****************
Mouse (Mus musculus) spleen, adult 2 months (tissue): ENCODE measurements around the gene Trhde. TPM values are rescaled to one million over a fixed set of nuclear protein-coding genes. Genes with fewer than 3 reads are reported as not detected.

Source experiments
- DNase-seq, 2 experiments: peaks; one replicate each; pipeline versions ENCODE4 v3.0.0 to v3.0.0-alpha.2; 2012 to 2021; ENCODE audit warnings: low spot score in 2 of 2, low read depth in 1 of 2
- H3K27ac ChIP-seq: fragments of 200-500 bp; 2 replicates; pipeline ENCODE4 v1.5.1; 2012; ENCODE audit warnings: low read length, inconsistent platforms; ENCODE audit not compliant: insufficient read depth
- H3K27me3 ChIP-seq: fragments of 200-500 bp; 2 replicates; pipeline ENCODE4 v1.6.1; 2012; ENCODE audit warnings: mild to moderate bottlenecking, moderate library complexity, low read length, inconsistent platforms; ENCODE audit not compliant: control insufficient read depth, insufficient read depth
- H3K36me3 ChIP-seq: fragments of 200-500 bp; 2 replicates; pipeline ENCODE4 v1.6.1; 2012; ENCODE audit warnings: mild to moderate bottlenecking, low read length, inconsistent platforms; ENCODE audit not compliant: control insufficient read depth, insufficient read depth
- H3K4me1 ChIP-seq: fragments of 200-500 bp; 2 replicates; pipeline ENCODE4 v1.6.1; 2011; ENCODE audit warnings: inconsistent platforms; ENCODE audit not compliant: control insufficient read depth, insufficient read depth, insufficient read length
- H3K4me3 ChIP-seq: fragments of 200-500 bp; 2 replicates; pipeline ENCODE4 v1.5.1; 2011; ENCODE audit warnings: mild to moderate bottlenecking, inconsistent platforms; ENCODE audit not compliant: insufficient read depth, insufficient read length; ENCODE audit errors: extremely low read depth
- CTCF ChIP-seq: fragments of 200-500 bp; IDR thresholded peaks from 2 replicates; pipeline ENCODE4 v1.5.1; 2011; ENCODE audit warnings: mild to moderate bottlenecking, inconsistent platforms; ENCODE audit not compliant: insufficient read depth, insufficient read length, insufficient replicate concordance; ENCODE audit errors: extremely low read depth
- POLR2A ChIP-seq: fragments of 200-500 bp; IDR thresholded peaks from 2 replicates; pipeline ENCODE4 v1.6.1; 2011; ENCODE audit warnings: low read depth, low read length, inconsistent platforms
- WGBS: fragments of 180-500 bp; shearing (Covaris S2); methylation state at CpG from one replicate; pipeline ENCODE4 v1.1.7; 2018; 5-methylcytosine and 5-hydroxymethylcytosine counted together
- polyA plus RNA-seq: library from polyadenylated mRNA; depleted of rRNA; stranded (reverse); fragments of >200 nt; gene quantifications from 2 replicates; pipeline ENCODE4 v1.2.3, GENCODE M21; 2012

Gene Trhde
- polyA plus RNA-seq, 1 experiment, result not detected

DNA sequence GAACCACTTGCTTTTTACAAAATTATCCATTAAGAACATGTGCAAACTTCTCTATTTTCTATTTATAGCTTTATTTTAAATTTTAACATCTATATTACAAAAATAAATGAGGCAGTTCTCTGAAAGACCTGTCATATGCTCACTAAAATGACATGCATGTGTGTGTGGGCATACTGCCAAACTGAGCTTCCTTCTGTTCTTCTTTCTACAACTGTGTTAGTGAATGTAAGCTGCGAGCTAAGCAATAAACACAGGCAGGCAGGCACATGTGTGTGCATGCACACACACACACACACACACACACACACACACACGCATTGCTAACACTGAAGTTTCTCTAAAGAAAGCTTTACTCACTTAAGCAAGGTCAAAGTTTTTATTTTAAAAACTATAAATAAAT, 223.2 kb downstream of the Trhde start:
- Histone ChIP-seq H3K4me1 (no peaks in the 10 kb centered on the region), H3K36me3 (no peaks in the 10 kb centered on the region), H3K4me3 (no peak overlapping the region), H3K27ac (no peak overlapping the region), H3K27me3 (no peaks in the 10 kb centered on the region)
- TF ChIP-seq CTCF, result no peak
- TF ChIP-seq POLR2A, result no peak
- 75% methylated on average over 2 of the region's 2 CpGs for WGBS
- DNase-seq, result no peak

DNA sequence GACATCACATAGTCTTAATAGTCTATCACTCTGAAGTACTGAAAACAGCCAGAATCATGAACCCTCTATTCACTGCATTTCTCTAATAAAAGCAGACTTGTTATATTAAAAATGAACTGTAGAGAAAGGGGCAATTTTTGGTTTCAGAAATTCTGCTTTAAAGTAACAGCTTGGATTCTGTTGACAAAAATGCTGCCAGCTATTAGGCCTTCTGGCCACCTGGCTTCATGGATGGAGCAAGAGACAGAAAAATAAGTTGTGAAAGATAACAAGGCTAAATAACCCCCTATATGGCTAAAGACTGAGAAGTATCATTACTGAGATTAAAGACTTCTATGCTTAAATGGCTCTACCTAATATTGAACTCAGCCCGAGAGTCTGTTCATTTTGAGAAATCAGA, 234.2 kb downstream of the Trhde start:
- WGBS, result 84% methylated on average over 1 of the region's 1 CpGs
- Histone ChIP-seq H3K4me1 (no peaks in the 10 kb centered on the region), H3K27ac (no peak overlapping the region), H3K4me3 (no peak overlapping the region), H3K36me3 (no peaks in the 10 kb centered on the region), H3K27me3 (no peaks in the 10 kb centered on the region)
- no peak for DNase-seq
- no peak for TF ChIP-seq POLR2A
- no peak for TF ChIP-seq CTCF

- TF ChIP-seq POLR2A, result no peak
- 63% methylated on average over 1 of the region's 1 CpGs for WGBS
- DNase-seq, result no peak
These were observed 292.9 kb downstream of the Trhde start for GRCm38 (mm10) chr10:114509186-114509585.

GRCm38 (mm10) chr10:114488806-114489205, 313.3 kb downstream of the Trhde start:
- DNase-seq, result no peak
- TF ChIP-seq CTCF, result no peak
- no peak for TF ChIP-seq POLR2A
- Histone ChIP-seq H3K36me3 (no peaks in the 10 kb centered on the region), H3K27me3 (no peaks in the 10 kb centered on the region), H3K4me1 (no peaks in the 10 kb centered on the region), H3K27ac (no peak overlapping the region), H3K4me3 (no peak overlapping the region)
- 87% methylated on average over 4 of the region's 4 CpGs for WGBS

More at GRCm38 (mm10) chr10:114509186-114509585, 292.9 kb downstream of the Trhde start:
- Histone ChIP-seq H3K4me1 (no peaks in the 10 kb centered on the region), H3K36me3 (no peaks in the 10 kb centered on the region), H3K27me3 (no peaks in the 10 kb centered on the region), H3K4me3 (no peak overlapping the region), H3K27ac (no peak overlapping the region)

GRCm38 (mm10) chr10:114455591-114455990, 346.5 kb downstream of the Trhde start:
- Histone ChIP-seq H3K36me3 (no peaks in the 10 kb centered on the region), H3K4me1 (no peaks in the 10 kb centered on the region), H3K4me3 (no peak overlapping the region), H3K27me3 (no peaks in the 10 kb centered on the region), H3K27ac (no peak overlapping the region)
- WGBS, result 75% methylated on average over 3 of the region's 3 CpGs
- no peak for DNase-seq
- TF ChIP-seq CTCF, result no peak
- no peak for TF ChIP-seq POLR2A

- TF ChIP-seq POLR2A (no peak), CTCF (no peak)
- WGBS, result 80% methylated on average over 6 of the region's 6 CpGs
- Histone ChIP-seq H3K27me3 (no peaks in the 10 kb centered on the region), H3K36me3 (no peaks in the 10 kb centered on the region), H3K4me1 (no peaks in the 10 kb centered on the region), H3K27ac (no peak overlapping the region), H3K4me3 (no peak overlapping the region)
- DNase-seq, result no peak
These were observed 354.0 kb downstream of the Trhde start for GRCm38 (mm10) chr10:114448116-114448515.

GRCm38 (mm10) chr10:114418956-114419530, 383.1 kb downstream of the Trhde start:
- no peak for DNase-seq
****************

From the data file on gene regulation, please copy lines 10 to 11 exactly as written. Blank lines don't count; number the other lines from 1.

- POLR2A ChIP-seq: fragments of 200-500 bp; IDR thresholded peaks from 2 replicates; pipeline ENCODE4 v1.6.1; 2011; ENCODE audit warnings: low read depth, low read length, inconsistent platforms
- WGBS: fragments of 180-500 bp; shearing (Covaris S2); methylation state at CpG from one replicate; pipeline ENCODE4 v1.1.7; 2018; 5-methylcytosine and 5-hydroxymethylcytosine counted together